February 16, 2018

Three Cheers for Multnomah | Editorial

The most significant election news on November 6 happened in Multnomah County, Portland, OR. After a nearly 30-year struggle, the voters in Multnomah County decided by an overwhelming margin to create a permanent library district starting July 1, 2013.

I know library budget news can sometimes make eyes glaze; it often seems like the same story in a different place with different (shrinking) numbers. But this is an exciting victory for a large and important library system. The Multnomah ballot victory is similar in many respects to the passage of Measure L in March 2011 for the Los Angeles Public Library (LAPL).

The people of Multnomah demonstrated overwhelmingly (Measure 26-143 passed with 63 percent of the vote) that the steady erosion of library services was a major concern of theirs. Not only do they want to stop the degradation, which this year meant reducing services 14 percent and cutting hours to 44 per week, but they want, via this stable, long-term funding source, to restore the library and make it stronger, more vital.

It may shock the tenth-rate myrmidons of the tax-cutting legions that to protect and nurture a beneficent, first-rate civic institution like the public library, the citizens of Multnomah voted to raise their taxes ($49 a year). The permanent library district will guarantee the library steady revenue (up to $1.24 per $1,000 of assessed value), which is money it can plan on without fear that it may shrink or be diverted to other ­programs.

This permanent district will liberate the library’s funding from its reliance on a three-year local option library levy and the Multnomah County general fund. More important, it frees the library’s staff (and by extension its services) from the often futile budgetary activities and debates that stunt the library’s wings.

“It gives us the ability to be more strategic about planning for the future,” says Vailey Oehlke, director of libraries in Multnomah County. “What’s fabulous is that we are now in a position where we can restore services and think creatively about what we need to do for the future.

“We’ve been in a hunker-down mentality and that is very limiting in our sense of the future and of what’s possible and of what can be, but now, suddenly, the doors are open, and it’s a wonderful changing of the conversation,” she says.

Permanent library districts are not new. The triumph in Multnomah brings the total in that state alone to 26. But their creation, particularly when employee rights are protected (AFSCME Local 88 supported the ballot measure), is crucial to rationalizing the operations of library systems, especially in a time when public libraries already confront a plenitude of deep disruptions. And when it happens to a major system like Multnomah, which the LJ Index of Public Library Service in November named as one of its five-star libraries, then all should celebrate because good things are going to happen.

On October 15, for example, LAPL was able to restore Monday and Wednesday evening and Friday morning hours to all 73 city libraries—a 15 percent increase in hours over 2011. Just one of the many restorative measures taking place over four years thanks to the revenue guaranteed by Measure L. Multnomah will benefit in the same way.

With precise and timely explanations on its clean website (a lesson for other libraries) and a broad coalition of supporters—including county commissioners, the library foundation, Friends of the Library, Local 88 leadership and members, private citizens, and library staff—Multnomah has affirmed not only the value of its public library but also the worth of collective political action in the defense of any library.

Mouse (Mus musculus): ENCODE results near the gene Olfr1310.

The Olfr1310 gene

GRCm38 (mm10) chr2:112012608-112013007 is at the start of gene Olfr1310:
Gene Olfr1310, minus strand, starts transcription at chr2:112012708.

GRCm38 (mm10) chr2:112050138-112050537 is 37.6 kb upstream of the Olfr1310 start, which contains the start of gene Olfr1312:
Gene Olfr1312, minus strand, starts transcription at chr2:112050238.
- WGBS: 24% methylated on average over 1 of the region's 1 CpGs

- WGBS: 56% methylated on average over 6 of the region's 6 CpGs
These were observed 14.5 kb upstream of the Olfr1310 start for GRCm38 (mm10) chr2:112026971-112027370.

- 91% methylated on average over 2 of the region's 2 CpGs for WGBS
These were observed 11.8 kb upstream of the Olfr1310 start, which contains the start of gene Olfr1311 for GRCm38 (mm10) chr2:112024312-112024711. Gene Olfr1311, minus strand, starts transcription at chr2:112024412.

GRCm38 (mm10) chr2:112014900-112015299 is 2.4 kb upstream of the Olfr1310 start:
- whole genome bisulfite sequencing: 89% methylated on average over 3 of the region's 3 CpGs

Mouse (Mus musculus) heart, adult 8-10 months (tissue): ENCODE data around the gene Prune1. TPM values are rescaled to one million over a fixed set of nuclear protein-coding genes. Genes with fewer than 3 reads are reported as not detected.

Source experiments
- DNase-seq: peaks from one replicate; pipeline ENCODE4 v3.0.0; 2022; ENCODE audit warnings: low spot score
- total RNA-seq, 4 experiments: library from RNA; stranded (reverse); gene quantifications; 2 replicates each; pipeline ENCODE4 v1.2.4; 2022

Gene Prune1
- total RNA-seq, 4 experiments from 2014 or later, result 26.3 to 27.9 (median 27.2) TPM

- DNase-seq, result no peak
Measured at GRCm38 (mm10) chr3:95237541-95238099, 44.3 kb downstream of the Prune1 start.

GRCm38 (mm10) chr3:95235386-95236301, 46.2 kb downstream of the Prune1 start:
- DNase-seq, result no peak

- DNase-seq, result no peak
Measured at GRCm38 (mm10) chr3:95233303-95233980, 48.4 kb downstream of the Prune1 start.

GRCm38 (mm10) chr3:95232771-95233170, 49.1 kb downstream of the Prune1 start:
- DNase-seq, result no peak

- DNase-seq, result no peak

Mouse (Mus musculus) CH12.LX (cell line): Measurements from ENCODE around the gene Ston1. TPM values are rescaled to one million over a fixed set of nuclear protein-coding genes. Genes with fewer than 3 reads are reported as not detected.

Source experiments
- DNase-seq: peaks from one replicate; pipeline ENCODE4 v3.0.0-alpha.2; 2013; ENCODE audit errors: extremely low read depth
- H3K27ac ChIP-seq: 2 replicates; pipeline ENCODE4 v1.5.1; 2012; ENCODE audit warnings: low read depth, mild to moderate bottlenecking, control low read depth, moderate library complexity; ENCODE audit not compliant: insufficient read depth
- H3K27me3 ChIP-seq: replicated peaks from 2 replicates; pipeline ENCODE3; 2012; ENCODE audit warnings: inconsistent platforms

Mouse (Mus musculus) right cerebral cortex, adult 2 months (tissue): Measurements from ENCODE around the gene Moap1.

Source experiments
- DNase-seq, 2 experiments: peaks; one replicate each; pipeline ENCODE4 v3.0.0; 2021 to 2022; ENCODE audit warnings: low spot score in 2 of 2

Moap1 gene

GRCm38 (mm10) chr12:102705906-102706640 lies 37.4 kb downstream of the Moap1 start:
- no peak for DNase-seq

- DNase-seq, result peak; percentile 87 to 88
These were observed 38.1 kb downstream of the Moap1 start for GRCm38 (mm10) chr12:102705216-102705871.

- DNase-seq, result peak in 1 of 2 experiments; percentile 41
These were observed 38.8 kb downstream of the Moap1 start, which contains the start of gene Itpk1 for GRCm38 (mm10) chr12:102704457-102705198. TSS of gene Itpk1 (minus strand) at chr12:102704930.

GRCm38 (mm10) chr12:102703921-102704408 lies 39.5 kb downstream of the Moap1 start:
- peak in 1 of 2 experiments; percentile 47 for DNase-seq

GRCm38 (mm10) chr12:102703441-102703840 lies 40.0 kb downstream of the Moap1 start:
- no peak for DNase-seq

Michael Kelley, Editor-in-Chief

This article was published in Library Journal. Subscribe today and save up to 35% off the regular subscription rate.

Michael Kelley About Michael Kelley

Michael Kelley (mkelley@mediasourceinc.com) is the former Editor-in-Chief, Library Journal.

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  1. Its telling that a special district was needed. But It think that logic might be extended to benefit libraries, the internet and society itself with a plan to help address the problem of money in politics. The idea here would be to provide unfiltered un-sponsored access to information as a natural outgrowth of the library system.

    Just as the journalistic firewall has eroded, Google has apparently caved to the RIAA and is now allowing it to adjust their SEO which may mean search will become even more like spam.
    An alternative might be had in leveraging the public university and municipal library system to provide a parallel piece of internet for search, blogs and a simple ticker/trending system based on culling search that could provide an alternative to sponsored news. It would be useful to provide a browser standard or browser that gives the end user total control over the interface- Firefox falls short on this.

    In the case of the search and the blogs these would be set up in a way that would not allow ads or the deliberate canalizing of attention. The snooping or interruptions would also be barred. It would be an ad-free public search and public blog space. The replacement for news would be a firewall protected trending of popular searches or destinations, again ad free.

    Local people would have access to it through their local government’s participation. It would be set up to avoid the kind of manipulation that large organizations are able to exert over quasi-public entities like NPR. Test bed might be outside of the US.

    This would be a system mirroring the public highway system (conjures up the early internet) sans that billboards that appear in some places on the physical highway.